Site icon Drexel Education Abroad

十一 | Still in the books

October 9th, 2016

*No pictures

As you can see I’ve been having so much fun, but rest assured I’m putting in just as much work into courses. I do find my classes interesting which is a plus so the work is less of a drag. Just a reminder all of my classes are taught in English, I didn’t have to learn Chinese to study abroad here. I actually tried to sign up for a non-credit class that taught the Chinese basics, but of course it didn’t fit into my class schedule (*sarcastic smile). I briefly mentioned before the classes I’m taking, but I’ll go over them for the sake of it. So I’m taking Product Design, Computer Aided Design/Computer Aided Manufacturing (CAD/CAM), Design and Manufacturing, and Computer Science. This is the lowest amount of classes I’ve taken in a semester, but considering the experience outside the books I feel like I’m at a pleasant 20 credit load.

Each of my actual courses are pretty hands on though which I love. For my product design class we’ve been grinding out in every lab session. We’ve had some serious sketch workshops, learned how to use Rhino, learned more about 3d printing and printed out different mini projects, and for our final we’re designing our own products. I also attended about 3 extracurricular design-thinking workshops. Yea I’ve been learning a lottt about design and gaining some new skills that I’m excited to put to use. In Design and Manufacturing we’re studying mechanical design. This is another project-based class where we will design and manufacture a beam for the first project, and then design a car bumper system for the final. We’ve been using Solidworks to model different beams and structures to run Finite Element Analysis, and we’ve also learned to formulate some of those calculations by hand. In CAD/CAM we’re studying the math mechanisms that underlie in modeling systems such as Creo Parametric, Solid Works, Rhino etc. It’s a really cool class. I’ve been using 3D modeling systems for quite sometime now, and haven’t given much thought to how thugs like curves and surfaces are actually formed. So far we’ve learned about 2D curves and the math behind producing 3D surfaces through the use of Matlab. This is probably my toughest class, but what I’m learning is quite helpful. Lastly, in Computer Science we are learning how to code in Python, pretty straightforward.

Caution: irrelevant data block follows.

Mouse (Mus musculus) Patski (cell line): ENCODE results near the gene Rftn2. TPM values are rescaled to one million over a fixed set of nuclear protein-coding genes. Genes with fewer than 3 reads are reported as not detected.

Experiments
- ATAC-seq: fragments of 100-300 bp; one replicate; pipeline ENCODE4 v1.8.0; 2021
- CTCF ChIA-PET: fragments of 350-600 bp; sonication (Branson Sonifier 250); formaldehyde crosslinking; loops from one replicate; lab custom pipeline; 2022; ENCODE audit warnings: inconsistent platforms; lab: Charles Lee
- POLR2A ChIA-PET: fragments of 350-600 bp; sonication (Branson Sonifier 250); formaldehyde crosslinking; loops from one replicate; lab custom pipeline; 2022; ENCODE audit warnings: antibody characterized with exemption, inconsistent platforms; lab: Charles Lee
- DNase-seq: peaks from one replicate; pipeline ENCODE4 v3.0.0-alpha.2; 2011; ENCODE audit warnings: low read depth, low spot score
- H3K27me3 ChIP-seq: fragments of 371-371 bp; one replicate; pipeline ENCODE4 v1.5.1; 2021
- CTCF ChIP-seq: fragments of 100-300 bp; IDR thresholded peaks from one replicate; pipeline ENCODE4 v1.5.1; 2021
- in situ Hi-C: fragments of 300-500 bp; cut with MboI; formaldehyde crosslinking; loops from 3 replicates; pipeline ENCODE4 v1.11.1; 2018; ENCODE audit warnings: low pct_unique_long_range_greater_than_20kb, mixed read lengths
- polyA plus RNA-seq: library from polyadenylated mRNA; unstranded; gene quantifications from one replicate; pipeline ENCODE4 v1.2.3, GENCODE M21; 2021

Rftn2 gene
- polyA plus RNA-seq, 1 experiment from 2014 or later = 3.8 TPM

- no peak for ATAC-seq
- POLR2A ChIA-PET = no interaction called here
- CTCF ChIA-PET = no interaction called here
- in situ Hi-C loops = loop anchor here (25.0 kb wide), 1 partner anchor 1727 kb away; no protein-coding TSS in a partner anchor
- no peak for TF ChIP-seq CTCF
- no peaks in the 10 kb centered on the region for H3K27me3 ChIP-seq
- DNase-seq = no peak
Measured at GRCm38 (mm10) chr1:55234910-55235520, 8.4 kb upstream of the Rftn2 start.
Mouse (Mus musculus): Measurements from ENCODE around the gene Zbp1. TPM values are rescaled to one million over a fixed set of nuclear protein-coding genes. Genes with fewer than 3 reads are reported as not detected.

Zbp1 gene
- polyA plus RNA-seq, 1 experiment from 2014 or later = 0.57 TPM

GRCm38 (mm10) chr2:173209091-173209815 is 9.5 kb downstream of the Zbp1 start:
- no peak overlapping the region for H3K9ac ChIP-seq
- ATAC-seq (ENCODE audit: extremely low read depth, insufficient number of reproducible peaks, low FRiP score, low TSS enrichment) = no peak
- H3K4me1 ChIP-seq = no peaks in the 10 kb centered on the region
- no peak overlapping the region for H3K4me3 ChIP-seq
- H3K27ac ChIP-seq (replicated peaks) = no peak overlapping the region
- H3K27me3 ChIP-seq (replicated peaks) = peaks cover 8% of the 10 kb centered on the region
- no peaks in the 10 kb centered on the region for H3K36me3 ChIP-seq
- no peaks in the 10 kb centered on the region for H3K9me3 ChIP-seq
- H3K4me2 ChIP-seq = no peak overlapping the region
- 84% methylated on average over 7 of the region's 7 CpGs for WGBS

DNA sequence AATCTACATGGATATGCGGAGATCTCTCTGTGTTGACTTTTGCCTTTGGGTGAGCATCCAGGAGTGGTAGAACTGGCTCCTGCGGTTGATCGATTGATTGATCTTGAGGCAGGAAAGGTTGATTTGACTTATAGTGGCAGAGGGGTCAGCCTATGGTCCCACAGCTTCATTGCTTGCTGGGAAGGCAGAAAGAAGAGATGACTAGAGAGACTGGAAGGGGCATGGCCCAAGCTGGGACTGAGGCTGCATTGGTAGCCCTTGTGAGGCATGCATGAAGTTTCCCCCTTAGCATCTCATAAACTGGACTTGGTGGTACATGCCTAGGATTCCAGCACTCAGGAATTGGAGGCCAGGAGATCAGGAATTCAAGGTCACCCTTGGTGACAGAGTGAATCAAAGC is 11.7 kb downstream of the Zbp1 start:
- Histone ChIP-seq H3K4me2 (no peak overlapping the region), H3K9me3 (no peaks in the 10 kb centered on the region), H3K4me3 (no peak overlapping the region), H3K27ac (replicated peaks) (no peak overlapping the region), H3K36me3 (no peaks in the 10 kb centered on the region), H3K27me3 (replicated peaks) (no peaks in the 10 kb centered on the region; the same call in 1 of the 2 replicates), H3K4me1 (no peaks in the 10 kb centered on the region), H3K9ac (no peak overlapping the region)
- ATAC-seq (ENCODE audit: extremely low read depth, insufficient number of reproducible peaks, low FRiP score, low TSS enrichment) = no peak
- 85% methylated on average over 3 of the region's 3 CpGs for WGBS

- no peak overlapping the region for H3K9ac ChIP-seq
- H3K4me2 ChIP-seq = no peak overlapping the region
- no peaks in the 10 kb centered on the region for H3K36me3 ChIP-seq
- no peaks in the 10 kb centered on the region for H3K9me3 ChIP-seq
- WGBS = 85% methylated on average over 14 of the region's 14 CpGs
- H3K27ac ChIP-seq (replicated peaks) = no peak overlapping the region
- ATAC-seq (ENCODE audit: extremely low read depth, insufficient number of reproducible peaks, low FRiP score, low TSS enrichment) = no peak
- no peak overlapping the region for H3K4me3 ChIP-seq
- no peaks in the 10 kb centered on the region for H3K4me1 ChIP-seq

Overall the schooling system isn’t too much different from back home. You have lectures, some classes have labs, and some may have recitation or what they call here tutorial. I find my professors to be more approachable, maybe because all of my classes are fairly sized and my professors have a good sense by now of who we are. I also stand out more as an exchange student here, which I kind of expected. During the first week of classes all of my professors and random students asked, “Hey are you one of the exchange students?! Where are you from?!” … “Uhh Brooklyn.”

Exit mobile version